The widespread adoption of cloud-based data storage solutions in health care has created new opportunities for big data applications to improve patient care outcomes.

In the past, doctors all over the United States kept their patient records in paper files. There was always a huge volume of potentially useful data in patient EMRs – data that could used to predict when an epidemic might occur, to detect subtle correlations in patient illnesses that could reveal the causes of disease or to elucidate which treatment options were the most effective for a set of symptoms.

With the introduction of cloud computing, all of the data that was previously inaccessible in filing cabinets can be searched through and analyzed using the most complex computer algorithms available. This will enable health care providers to detect and respond to public health threats that would previously have been invisible until much later in their life cycle.

Cloud Computing Offers Flexibility and Scales Easily

Beyond the immediate economic advantages associated with choosing cloud computing over an in-house data storage solution, organizations benefit in the long-term from easier upgrades and reduced scaling costs when it comes to cloud-based storage. Providers of cloud storage solutions for health care use economics of scale to drive down data management costs for their customers – hospitals and health care facilities.

Cloud computing offers additional flexibility through the typical pay-as-you-go cost structure associated with data storage. When health care facilities build their own data storage solutions, they must estimate how much capacity they need and invest their own money to increase that capacity as they begin to run out of storage space. With cloud-based solutions, a simple call to your service provider is all that’s needed to expand your data storage capacity to the levels you need. Cloud-computing is a fully scale-able solution that can expand in unison with your business.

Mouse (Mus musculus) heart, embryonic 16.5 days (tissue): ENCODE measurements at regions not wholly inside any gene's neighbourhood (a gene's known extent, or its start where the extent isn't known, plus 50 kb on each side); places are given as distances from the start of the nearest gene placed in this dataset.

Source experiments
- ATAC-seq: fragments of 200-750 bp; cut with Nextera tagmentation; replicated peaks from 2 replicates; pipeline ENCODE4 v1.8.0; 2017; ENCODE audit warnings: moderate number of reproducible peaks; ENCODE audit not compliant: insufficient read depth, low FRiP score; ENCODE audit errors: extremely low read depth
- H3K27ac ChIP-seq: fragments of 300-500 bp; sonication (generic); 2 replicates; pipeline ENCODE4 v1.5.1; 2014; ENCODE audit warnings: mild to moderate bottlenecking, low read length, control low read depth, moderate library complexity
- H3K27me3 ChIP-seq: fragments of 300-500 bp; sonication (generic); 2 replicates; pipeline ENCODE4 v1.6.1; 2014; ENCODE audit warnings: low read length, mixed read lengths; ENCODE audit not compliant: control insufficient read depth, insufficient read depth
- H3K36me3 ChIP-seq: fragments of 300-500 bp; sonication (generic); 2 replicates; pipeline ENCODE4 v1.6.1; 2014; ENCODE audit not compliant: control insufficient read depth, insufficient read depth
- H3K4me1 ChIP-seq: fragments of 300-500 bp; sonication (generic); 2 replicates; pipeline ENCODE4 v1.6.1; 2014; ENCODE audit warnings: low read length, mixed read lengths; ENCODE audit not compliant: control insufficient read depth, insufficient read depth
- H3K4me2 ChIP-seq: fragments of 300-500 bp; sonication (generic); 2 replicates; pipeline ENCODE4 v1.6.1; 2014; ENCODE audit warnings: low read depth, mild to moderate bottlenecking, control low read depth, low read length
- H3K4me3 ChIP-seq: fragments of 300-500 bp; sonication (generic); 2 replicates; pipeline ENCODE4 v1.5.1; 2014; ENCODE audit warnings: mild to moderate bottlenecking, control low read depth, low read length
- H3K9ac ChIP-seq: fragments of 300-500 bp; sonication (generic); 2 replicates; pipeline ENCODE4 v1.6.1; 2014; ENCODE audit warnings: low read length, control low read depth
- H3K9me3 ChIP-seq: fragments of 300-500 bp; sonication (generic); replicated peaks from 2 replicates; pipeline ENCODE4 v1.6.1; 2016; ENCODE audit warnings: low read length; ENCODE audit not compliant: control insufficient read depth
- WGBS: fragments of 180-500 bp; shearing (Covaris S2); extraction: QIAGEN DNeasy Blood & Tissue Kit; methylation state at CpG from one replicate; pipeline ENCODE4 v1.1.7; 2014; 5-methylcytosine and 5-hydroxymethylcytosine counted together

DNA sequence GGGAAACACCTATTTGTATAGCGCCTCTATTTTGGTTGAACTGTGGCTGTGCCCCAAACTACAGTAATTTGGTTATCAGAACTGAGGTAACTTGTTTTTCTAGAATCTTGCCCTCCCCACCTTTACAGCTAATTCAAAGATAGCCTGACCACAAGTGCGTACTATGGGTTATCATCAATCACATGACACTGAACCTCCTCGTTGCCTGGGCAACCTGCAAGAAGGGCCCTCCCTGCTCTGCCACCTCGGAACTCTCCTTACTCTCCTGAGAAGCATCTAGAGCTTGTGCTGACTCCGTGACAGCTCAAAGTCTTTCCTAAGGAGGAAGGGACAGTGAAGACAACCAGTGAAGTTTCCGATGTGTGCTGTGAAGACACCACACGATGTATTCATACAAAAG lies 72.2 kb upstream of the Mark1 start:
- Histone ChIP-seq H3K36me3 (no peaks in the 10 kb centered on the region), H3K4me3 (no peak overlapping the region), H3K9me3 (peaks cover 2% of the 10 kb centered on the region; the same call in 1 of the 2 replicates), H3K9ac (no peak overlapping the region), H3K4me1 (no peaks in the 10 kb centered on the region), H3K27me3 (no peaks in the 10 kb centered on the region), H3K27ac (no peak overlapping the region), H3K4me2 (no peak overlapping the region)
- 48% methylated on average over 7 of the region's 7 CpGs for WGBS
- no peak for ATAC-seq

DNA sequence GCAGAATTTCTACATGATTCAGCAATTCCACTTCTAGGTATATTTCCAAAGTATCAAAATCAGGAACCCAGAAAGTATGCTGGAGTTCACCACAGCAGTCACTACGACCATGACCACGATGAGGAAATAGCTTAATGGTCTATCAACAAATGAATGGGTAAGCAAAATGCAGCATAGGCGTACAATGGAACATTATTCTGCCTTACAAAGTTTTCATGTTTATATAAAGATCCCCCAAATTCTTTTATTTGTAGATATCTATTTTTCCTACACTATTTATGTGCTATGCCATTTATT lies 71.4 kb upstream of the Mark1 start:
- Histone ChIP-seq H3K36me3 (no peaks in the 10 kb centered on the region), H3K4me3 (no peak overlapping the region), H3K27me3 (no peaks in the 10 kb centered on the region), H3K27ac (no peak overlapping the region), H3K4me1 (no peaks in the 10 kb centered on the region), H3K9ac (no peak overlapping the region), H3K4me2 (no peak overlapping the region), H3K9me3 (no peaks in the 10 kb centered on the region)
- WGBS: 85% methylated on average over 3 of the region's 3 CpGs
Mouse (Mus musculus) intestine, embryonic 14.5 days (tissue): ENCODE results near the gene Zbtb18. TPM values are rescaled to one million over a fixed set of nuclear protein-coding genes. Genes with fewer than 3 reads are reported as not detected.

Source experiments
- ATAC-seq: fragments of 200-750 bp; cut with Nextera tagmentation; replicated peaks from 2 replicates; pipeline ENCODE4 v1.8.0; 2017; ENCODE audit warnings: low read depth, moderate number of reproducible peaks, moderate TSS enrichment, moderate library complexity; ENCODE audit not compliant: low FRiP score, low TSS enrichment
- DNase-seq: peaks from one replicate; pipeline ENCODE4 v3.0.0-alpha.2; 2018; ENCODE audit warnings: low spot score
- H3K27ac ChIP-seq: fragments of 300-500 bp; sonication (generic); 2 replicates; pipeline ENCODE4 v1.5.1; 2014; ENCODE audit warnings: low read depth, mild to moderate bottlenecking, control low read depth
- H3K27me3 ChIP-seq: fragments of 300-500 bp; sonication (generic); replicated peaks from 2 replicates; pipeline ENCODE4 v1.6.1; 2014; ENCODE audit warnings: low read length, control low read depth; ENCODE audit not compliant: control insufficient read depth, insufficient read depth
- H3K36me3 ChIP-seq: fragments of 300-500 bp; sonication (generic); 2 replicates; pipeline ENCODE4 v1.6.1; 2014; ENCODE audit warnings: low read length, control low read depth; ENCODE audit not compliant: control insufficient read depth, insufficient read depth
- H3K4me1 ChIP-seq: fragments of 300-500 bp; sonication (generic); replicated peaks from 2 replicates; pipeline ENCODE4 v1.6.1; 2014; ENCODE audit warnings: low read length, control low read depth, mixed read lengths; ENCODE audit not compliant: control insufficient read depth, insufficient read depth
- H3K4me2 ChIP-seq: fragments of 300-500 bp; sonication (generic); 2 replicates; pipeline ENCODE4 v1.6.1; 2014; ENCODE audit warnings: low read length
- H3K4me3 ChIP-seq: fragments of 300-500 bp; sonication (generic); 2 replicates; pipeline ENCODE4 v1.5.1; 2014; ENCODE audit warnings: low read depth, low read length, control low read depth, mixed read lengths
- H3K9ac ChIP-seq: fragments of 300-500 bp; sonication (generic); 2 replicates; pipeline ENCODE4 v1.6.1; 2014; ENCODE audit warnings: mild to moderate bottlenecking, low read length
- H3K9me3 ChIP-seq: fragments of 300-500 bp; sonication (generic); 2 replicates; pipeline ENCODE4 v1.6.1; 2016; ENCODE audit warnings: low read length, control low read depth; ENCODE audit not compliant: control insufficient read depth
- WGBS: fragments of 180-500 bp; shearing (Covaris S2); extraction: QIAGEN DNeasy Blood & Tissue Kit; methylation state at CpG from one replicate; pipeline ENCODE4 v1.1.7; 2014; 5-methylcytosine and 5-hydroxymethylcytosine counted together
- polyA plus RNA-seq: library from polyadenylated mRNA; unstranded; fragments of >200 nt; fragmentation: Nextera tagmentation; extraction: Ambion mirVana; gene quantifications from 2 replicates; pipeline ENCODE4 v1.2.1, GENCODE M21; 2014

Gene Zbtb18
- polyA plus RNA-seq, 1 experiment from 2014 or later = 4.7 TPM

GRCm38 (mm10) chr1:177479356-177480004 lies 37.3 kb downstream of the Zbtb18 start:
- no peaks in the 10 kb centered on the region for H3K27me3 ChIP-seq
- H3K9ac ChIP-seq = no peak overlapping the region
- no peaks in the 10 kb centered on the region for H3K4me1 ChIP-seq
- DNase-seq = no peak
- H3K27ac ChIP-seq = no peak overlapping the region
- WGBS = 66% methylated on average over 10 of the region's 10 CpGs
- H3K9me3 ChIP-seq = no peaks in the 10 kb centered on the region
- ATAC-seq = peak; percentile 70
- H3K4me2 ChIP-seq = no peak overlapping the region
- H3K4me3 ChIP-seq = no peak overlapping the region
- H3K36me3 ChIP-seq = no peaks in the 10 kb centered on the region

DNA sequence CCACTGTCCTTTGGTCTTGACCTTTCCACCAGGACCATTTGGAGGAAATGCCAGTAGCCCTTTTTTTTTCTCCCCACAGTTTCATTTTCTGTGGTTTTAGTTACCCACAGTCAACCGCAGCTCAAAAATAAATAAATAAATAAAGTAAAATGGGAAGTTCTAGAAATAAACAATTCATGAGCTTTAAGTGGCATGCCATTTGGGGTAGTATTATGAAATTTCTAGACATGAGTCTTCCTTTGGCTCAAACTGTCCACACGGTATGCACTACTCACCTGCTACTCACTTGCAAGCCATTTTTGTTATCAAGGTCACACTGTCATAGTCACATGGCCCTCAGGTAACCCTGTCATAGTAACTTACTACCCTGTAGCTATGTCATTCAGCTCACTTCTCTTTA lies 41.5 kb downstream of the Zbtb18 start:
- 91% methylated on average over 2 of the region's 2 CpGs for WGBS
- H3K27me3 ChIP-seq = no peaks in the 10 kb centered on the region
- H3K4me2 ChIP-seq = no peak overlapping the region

Cloud Computing Enhances Patient Safety

Cloud-based EMRs can play a significant role in enhancing patient safety. A mentally ill patient in California visited various hospital emergency rooms and walk-in clinics hundreds of times over the course of a year, each time submitting to tests and hoping to obtain prescriptions for medication. Thanks to the adoption of EMR, health care providers at each facility the patient visited could glean direct insight into interactions between the patient and physicians at other facilities.

This protected the patient from being over-prescribed medications that could have caused her serious harm and saved the hospitals significant money, as they were able to avoid subjecting the patient to testing that she had recently conducted at other facilities.

Cloud Computing Will Enhance Medical Research

In the same way that cloud computing will enable health care providers to leverage big data and analytics in administration of their facilities, medical researchers of the future will benefit significantly from the digitization of health care information through cloud-based data storage.

In addition to the accumulation of massive data sets, the cloud allows medical researchers to leverage huge amounts of computing power that were previously inaccessible. As recently as 2005, a medical researcher who wanted to analyze a large data set would have to request time at one of the nation’s supercomputing centers, waiting weeks on a waiting list before getting their chance.

With the cloud, researchers can leverage supercomputer-like analytical power on their own time, and at a fraction of the cost.

Cloud Computing Will Drive Data Interoperability 

As we move into the next decade of develop in digital health, interoperability between connected medical devices and the various systems and applications that store patient data will become an increasingly prominent issue. A growing number of product developers are building IoT-enabled devices for the health care industry, and without an accepted standard for communication and data transfer between devices, we’re missing out on many of the benefits of a connected health care environment.

As developers work towards a world where wearable connected devices, mobile health applications and electronic health records can interface freely, facilitating rapid data transfer and analysis that drives patient care outcomes, cloud computing will provide the primary platform for the storage and maintenance of all that data. Organizations that expand their cloud capabilities today will be able to effectively adapt to the changing landscape of health care in the coming years.